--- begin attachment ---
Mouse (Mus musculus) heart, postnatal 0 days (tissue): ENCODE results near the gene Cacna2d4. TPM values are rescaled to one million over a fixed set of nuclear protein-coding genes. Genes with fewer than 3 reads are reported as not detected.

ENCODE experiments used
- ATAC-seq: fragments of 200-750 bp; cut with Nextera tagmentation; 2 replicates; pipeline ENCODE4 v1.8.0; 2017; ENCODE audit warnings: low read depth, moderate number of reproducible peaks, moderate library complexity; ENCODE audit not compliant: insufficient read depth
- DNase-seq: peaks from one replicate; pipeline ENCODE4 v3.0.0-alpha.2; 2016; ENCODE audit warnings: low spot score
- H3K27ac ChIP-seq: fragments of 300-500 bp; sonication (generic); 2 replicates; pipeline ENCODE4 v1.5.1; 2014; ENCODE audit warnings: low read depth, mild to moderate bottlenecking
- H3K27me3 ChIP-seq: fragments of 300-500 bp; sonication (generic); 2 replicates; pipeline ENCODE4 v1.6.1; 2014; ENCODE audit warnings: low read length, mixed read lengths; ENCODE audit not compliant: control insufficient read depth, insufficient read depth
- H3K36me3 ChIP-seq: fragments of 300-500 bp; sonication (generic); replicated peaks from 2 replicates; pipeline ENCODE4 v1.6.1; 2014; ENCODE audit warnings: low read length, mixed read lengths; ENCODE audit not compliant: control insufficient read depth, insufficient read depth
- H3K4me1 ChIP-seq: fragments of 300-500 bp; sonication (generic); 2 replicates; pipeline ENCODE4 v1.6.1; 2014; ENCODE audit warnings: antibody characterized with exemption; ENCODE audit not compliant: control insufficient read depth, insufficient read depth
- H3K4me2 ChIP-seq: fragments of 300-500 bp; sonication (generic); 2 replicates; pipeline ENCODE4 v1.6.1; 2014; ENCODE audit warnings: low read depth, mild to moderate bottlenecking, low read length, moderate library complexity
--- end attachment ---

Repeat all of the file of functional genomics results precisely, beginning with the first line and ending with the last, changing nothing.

Mouse (Mus musculus) heart, postnatal 0 days (tissue): ENCODE results near the gene Cacna2d4. TPM values are rescaled to one million over a fixed set of nuclear protein-coding genes. Genes with fewer than 3 reads are reported as not detected.

ENCODE experiments used
- ATAC-seq: fragments of 200-750 bp; cut with Nextera tagmentation; 2 replicates; pipeline ENCODE4 v1.8.0; 2017; ENCODE audit warnings: low read depth, moderate number of reproducible peaks, moderate library complexity; ENCODE audit not compliant: insufficient read depth
- DNase-seq: peaks from one replicate; pipeline ENCODE4 v3.0.0-alpha.2; 2016; ENCODE audit warnings: low spot score
- H3K27ac ChIP-seq: fragments of 300-500 bp; sonication (generic); 2 replicates; pipeline ENCODE4 v1.5.1; 2014; ENCODE audit warnings: low read depth, mild to moderate bottlenecking
- H3K27me3 ChIP-seq: fragments of 300-500 bp; sonication (generic); 2 replicates; pipeline ENCODE4 v1.6.1; 2014; ENCODE audit warnings: low read length, mixed read lengths; ENCODE audit not compliant: control insufficient read depth, insufficient read depth
- H3K36me3 ChIP-seq: fragments of 300-500 bp; sonication (generic); replicated peaks from 2 replicates; pipeline ENCODE4 v1.6.1; 2014; ENCODE audit warnings: low read length, mixed read lengths; ENCODE audit not compliant: control insufficient read depth, insufficient read depth
- H3K4me1 ChIP-seq: fragments of 300-500 bp; sonication (generic); 2 replicates; pipeline ENCODE4 v1.6.1; 2014; ENCODE audit warnings: antibody characterized with exemption; ENCODE audit not compliant: control insufficient read depth, insufficient read depth
- H3K4me2 ChIP-seq: fragments of 300-500 bp; sonication (generic); 2 replicates; pipeline ENCODE4 v1.6.1; 2014; ENCODE audit warnings: low read depth, mild to moderate bottlenecking, low read length, moderate library complexity